I am glad I used small bowls, as larger ones would not have worked at all. The Vaseline seemed to prevent the paper-mache from drying completely (this process works just fine with plaster, but not so much with paper-mache). I managed to pry the shapes off the wooden bowls, but pretty much destroyed one of the shapes in the process. I used some of the paper strips from the destroyed shape (which were not sticking together) to fix the salvageable one and this time I used some wood glue to keep the strips down. I let this dry overnight and started shellacking the bowl the next day. I did multiple coats all over the bowl. I really liked the effect of the shellac as it gave the newspaper a lovely aged look.
At this point, it was time to present our projects and mine was really not dry. I kept it on some wax paper to present to my Crafty Sisters and it worked out fairly well. It is now a week and a half later and I have just finished taking the photos you see here and the bowl is completely set and hard. It has turned out just like I wanted it to, I just needed to be a LOT more patient. I whined a lot about this project and I apologize profusely to my Crafty Sisters who had to listen to me. I am really happy with my final project although it took over a week to get there.
Lessons learned: 1. be patient; 2. do not use Vaseline with paper-mache or at least put plaster on top of the Vaseline and then do the paper-mache; and 3. shellac takes a long time to dry.
Happy Halloween to all our readers who celebrate this weekend (and Monday)! My SO and I have a particular fondness for this particular holiday. Not for any specific reason other than we like to come up with good costumes. This year, after some serious debate and wishy-washiness, we decided to be attendees to the Goblin Ball. For those of you who are devout Brian Froud and Terry Jones fans and who love the movie Labyrinth, you should know what I am talking about. For those who don’t know what I am referring to (or who have forgotten, after all, the movie is getting a little old now), here is an excellent video of the ball scene from the movie (and yes, that is David Bowie as the Goblin King).
The most time consuming part of this was trying to decide how we would go about creating our costumes and how much of an homage we wanted to pay to the creators. We ended up doing our own versions of two guests at the ball with a little more color added as we were no longer just background scenery for Sarah and Jareth.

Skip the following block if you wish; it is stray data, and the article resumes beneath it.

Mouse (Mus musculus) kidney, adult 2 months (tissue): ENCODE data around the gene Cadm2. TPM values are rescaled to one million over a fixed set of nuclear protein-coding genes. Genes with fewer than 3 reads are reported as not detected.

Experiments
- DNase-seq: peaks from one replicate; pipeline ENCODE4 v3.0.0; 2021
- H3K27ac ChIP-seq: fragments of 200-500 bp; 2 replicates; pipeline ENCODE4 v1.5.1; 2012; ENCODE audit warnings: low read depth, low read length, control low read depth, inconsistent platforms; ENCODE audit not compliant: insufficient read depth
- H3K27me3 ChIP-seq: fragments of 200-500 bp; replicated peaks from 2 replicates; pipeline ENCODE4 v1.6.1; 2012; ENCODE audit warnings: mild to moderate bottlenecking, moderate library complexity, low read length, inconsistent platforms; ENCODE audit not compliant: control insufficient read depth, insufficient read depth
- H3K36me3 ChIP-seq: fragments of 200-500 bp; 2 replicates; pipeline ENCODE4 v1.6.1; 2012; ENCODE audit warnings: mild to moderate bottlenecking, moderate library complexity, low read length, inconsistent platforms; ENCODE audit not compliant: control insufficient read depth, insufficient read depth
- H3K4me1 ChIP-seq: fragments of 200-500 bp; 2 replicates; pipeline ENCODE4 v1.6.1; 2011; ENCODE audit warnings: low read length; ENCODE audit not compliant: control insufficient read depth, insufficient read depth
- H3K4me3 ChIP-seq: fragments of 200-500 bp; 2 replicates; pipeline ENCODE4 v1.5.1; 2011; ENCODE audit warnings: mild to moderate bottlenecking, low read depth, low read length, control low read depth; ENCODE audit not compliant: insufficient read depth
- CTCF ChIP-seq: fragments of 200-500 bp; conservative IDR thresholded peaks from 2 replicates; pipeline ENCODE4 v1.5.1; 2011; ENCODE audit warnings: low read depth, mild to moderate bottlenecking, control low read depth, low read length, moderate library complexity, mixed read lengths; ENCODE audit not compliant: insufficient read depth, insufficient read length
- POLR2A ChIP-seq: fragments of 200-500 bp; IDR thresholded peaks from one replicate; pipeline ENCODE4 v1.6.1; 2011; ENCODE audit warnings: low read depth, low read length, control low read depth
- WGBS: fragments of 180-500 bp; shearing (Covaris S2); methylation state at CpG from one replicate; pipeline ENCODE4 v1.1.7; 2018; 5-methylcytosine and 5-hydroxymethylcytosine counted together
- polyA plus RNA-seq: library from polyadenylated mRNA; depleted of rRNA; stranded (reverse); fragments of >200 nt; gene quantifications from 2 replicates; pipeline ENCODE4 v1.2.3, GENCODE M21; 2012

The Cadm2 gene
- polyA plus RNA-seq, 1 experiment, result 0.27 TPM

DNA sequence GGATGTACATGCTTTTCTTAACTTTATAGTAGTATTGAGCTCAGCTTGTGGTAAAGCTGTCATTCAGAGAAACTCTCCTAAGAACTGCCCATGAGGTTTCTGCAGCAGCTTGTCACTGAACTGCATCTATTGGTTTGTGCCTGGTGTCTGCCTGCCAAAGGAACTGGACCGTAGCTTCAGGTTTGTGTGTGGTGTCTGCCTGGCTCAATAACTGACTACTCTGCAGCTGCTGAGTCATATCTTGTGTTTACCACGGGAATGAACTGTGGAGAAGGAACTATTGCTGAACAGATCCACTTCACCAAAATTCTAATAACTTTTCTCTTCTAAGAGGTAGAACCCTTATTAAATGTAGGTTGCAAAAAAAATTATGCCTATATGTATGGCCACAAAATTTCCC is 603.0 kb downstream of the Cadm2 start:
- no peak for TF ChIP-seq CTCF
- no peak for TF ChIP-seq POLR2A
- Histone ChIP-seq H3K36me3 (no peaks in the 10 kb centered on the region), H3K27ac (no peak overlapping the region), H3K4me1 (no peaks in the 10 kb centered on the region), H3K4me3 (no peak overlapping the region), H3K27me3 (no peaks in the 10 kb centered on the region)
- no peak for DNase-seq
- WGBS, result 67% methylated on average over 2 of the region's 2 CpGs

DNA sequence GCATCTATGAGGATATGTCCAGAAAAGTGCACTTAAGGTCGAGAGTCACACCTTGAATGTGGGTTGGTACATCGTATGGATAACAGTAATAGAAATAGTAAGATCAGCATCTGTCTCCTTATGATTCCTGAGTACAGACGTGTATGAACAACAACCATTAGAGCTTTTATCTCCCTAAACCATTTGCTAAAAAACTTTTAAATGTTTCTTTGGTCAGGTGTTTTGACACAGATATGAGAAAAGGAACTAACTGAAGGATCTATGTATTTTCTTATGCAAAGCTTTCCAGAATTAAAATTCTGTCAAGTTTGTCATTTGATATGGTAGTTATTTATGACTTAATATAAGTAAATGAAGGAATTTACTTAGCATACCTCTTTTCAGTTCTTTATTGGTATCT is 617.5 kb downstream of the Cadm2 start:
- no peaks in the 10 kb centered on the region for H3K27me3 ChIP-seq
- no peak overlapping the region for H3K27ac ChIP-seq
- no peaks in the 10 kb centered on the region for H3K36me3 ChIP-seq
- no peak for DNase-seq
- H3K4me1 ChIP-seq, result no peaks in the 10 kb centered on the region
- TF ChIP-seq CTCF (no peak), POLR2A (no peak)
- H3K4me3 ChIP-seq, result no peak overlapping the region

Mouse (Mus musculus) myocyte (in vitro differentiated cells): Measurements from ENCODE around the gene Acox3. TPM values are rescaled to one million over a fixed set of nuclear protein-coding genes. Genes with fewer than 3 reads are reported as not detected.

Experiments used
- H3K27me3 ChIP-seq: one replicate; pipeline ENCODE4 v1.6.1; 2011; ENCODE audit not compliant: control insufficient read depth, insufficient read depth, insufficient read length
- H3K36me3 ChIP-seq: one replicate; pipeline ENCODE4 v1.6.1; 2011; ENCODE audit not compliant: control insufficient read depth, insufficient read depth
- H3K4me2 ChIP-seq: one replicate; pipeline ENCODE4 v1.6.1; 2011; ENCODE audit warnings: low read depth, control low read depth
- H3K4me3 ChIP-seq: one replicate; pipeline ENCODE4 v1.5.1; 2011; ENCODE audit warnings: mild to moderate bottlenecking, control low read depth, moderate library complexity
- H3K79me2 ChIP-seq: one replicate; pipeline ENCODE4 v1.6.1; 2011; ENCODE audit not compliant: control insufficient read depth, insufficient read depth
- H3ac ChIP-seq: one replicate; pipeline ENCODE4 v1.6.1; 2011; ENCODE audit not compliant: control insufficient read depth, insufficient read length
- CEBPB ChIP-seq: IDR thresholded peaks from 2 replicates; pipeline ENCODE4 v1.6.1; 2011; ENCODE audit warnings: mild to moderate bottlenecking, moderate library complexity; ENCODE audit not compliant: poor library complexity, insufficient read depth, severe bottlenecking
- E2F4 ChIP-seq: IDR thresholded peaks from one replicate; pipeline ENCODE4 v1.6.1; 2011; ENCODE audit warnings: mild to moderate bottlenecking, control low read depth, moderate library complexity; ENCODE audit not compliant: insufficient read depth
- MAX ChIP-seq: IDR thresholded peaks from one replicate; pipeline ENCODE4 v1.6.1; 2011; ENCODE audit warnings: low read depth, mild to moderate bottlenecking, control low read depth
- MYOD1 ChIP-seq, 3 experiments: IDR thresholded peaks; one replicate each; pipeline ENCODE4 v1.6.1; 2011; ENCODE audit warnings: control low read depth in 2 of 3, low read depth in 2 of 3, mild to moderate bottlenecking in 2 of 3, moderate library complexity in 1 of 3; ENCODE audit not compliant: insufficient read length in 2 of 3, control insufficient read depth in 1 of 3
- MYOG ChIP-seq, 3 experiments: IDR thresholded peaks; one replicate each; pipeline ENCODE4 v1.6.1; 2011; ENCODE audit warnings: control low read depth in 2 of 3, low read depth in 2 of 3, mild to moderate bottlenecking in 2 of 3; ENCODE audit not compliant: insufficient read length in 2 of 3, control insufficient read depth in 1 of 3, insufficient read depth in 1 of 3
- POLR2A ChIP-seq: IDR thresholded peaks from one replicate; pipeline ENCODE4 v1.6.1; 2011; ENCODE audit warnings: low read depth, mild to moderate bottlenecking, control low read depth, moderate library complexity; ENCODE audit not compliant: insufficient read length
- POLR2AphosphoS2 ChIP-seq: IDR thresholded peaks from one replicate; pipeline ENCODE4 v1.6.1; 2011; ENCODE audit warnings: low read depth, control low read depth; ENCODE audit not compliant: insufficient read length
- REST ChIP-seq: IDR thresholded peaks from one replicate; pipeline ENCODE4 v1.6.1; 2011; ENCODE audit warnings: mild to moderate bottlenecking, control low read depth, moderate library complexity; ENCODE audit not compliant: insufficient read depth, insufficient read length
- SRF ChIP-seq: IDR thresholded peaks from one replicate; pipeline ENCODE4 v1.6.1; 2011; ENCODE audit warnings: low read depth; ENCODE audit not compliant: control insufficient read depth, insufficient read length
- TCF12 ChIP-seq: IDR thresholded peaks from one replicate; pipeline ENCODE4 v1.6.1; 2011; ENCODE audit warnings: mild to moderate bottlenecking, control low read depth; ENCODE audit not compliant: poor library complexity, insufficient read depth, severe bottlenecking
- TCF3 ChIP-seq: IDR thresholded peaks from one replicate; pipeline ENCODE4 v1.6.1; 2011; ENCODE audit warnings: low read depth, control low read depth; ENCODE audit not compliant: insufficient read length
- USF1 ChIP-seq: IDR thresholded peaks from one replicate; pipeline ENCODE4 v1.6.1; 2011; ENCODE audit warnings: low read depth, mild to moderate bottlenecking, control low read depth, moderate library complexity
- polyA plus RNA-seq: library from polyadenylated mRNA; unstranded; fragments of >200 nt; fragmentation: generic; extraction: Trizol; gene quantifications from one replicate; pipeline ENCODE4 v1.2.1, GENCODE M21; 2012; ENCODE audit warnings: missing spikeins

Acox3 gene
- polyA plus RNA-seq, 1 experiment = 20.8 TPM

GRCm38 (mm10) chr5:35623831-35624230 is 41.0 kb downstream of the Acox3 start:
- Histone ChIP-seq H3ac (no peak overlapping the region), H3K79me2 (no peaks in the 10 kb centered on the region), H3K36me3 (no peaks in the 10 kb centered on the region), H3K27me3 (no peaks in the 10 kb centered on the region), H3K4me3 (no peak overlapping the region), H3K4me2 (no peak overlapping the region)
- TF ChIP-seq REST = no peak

The masks were the first things we started discussing and working out designs. My SO based his on a raven king plastic mask found at the costume shop while mine is based on a paper-mache (papier-mâché) domino mask found at the same costume shop. Then we added lots more paper-mache and plaster to complete our goblin masks.
At this point (for my mask much more so than his) there was quite a bit of carving to do to get a sinister, craggy face. With a dremel tool and some clay carving tools I had left over from an old art class, we proceeded to make an absolute mess on our kitchen table and floor. After some agony and repairs done by my SO to my mask, we both finally had something that we really liked. My SO painted his with a tea stain and mine he painted green, then overlaid that with a darker pearlescent green. Overall, my SO finished his mask in about a day and a half, and we worked on mine for about the same amount of time in total.
If you haven’t figured our between the lines, the masks were mostly done by my SO. He is an excellent artist and crafts-person when it comes to plaster and painting. He used to make the scenery and set pieces for the table-top role-playing games he played.
Our costumes were a bit more difficult to come up with and I will dedicate a whole other post to those tomorrow. We are definitely going to have some fun tomorrow night! I will certainly post some pictures of us in our completed costumes.